Featured HIKING TRAILS
Southeast of Half Moon Bay in the Purisima Creek Redwoods, the Whittemore Gulch Trail is a scenic hiking-only route through redwood forest. It is located out of town off Skyline Boulevard and passes through like redwoods.
Northeast of Palm Springs, the Lost Palm Oasis Trail is an 8 mile round-trip route to a remote canyon full of palm trees. It can be quite hot here, so make sure to watch the temperature. The hike begins at Cottonwood Spring, close to the visitor center, which is about 6 miles inside the southern park boundary. The spring produces water all year round.
East of downtown Los Angeles near Whittier, the 25 mile Skyline Trail travels through three endangered plant communities. The wildflowers are abundant in the winter and spring. This area and the 970 acres to the southwest are owned by Rose Hills Foundation and the City of Whittier and a wildlife corridor joint agency of powers are trying to purchase it for a wildlife reserve and corridor. The trail descends into the canyon through an oak woodland and coastal sage scrub mix.
The Mt Dana Trail is a 6 mile round trip hike to the namesake peak at 13,000 feet from Tioga Pass. The summit offers amazing vistas of the High Sierra Crest and Mono Lake.
East of Santa Rosa in the Sonoma Valley, the 5,000 acre Annadel State Park has miles of meandering hiking trails dirt roads shared with mountain bikers and horseback riders. The trails are well signed and pass through open meadows and oak/fir forests. As Annies Dell used to be an old quarry, the routes can be quite rocky.
South of Eureka and Honeyew in the King Range National Conservation Area, the King Crest Trail is a 9.9 mile hiking route from Saddle Mountain Trailhead in the south to North Slide Peak Trailhead in the north. This is a challenging route with over 4,000 feet of climbing while passing through forest, burn areas and chaparral. There are nice vistas from several summits.
South of Eureka and Honeyew in the King Range National Conservation Area, the Lost Coast Trail is a 25 mile route from Mattole in the north to Black Sands Beach in the south. This is a very popular route and can be quite crowded on the weekends. This is the most popular King Range hike offers one of the few coastal wilderness hiking experiences in the US.
Southeast of Santa Barbara in the Los Padres National Forest, the Romero Canyon Trail is a rocky scramble up an old narrowing fire road into the Santa Ynez mountains. Its a five mile switchback ascent over 2,000 feet to the crest by unparalleled ocean vistas towards the Channel Islands through Chapparel.
West of South Tahoe, the Loon Lake South Shore Trail is a 6 mile hiking route. Also known as the Rubicon Hiking Trail, this is a very scenic and very remote lake. The trail is shared with bikers and horseback riders.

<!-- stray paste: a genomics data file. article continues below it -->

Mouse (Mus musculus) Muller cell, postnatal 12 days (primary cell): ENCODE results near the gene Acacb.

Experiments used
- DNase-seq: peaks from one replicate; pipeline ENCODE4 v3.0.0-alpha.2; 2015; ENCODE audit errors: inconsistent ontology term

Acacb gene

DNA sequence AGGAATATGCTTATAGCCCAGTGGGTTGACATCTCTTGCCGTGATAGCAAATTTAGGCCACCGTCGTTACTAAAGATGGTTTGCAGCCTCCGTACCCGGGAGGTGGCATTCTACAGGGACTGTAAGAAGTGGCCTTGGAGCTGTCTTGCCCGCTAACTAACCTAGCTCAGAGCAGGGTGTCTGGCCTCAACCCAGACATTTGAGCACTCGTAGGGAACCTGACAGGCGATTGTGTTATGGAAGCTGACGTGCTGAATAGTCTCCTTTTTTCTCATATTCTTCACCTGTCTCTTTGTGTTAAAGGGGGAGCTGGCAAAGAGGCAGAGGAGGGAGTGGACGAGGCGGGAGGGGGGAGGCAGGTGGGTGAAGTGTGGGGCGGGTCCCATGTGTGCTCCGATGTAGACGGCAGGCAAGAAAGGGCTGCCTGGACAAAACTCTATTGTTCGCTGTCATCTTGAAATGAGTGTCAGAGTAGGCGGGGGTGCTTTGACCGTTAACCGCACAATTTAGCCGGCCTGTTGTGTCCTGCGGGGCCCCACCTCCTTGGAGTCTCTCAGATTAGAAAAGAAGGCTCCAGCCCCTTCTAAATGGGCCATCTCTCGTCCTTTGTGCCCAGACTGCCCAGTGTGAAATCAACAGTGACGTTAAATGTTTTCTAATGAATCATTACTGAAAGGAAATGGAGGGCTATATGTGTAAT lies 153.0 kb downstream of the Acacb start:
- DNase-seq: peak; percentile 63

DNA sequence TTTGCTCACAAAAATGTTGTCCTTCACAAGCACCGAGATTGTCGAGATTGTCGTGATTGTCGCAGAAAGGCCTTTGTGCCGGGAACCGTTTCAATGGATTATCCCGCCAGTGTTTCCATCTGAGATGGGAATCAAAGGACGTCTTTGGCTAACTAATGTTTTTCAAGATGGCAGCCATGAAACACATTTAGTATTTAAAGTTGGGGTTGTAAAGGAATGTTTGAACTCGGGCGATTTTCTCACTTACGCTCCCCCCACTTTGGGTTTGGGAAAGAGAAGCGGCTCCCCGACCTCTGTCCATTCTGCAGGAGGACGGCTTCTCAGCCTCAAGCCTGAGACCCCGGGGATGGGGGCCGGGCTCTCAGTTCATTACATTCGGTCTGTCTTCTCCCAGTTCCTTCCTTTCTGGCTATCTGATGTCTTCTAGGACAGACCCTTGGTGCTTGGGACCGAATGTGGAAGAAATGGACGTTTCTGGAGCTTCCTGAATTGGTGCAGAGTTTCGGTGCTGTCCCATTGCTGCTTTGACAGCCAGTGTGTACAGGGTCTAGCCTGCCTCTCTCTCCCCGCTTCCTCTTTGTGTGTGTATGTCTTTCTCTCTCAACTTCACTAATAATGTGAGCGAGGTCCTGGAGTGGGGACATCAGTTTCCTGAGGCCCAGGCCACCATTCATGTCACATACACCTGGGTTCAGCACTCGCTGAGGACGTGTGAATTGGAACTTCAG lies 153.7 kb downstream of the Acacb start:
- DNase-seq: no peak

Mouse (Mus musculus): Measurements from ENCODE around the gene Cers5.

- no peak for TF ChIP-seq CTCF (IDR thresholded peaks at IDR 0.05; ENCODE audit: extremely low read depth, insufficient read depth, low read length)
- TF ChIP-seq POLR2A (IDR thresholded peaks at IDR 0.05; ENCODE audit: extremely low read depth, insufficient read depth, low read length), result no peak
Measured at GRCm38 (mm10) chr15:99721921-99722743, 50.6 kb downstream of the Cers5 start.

Northeast of Nevada City in the Tahoe National Forest, the South Yuba Trail is a 13 mile stretch of pristine hiking trail. This rolling trail is mildly technical bordering above the Yuba River on a cliff with lots of swimming holes and skinny dippers. It is shared with mountain bikers and horseback riders.
Northwest of Truckee in the Tahoe National Forest, the Mt Lola Trail is a 9.5 mile one-way hiking route. The elevation ranges from 6,600 feet to 9,100 feet. The trail heads south to Mount Lola, and continues beyond to connect with a variety of other routes.
West of San Luis Obispo, the Morro Bay State Park has a wide range of easy hiking trails to explore. The three more popular hikes within the park are the Quarry Trail, the Park Ridge Trail and the Live Oak Trail. If you are looking for some challenge, try the rocky scramble up the faint trail to the Cabrillo Peak (911 feet).
South of Carmel and Lucia, the Hare Creek Trail is a 4.2 mile route trip route with about 500 feet of climbing. The Hare Creek Trail starts from the entrance kiosk and proceeds east up Hare Canyon through redwood forest.
East of San Diego and El Cajon in the scenic Laguna Mountains, the Big Laguna Trail is a 4 mile one-way route. The Big Laguna Trail offers a pleasant hike through mountain meadows dotted with pines and large boulders where you can take in the view of Big Laguna Lake, a favorite watering hole for local furry, feathered and four-legged residents.
Southwest of San Jose and Saratoga, the Castle Rock State Park has 32 miles of trails rolling through redwood and douglas fir forests. These trails are part of an even more extensive trail system that links the Santa Clara and San Lorenzo valleys with Castle Rock State Park, Big Basin Redwoods State Park, and the Pacific Coast.
North of San Francisco in San Francisco Bay, the Angel Island State Park is a relative hikers paradise. There are 13 miles of trails and roadways to explore. The North Ridge Trail from Ayala Cove up to Mt Livermore (788 ft) is a popular route.
South of Crescent City in the Redwood National Park, the Damnation Creek Trail is a route heading west to the coast. The trail descends 1,000 feet through old growth redwood and Sitka spruce. It leads down to the Coastal Trail. At the coastline, keep an eye out for Roosevelt Elk, sea lions and gray whales.
East of Crescent City in the Redwood National Park, the Little Bald Hills trail is a steep, challenging hiking route through mixed confiers and open prairies. The five mile route (inside the park) is steep at times. It connects with the Paradise Trail in the National Forest for another 5 miles of treking. The trail starts with an 1,800 foot vertical climb through old growth forest. Next, it runs through a conifer forest along prairie.
South of Crescent City in the Redwood National Park, the James Irvine Trail is a scenic hike along an old gold miner trail. The route is relatively flat and runs through old growth redwoods. This route can be connected with Miners Ridge Trail for a longer hike.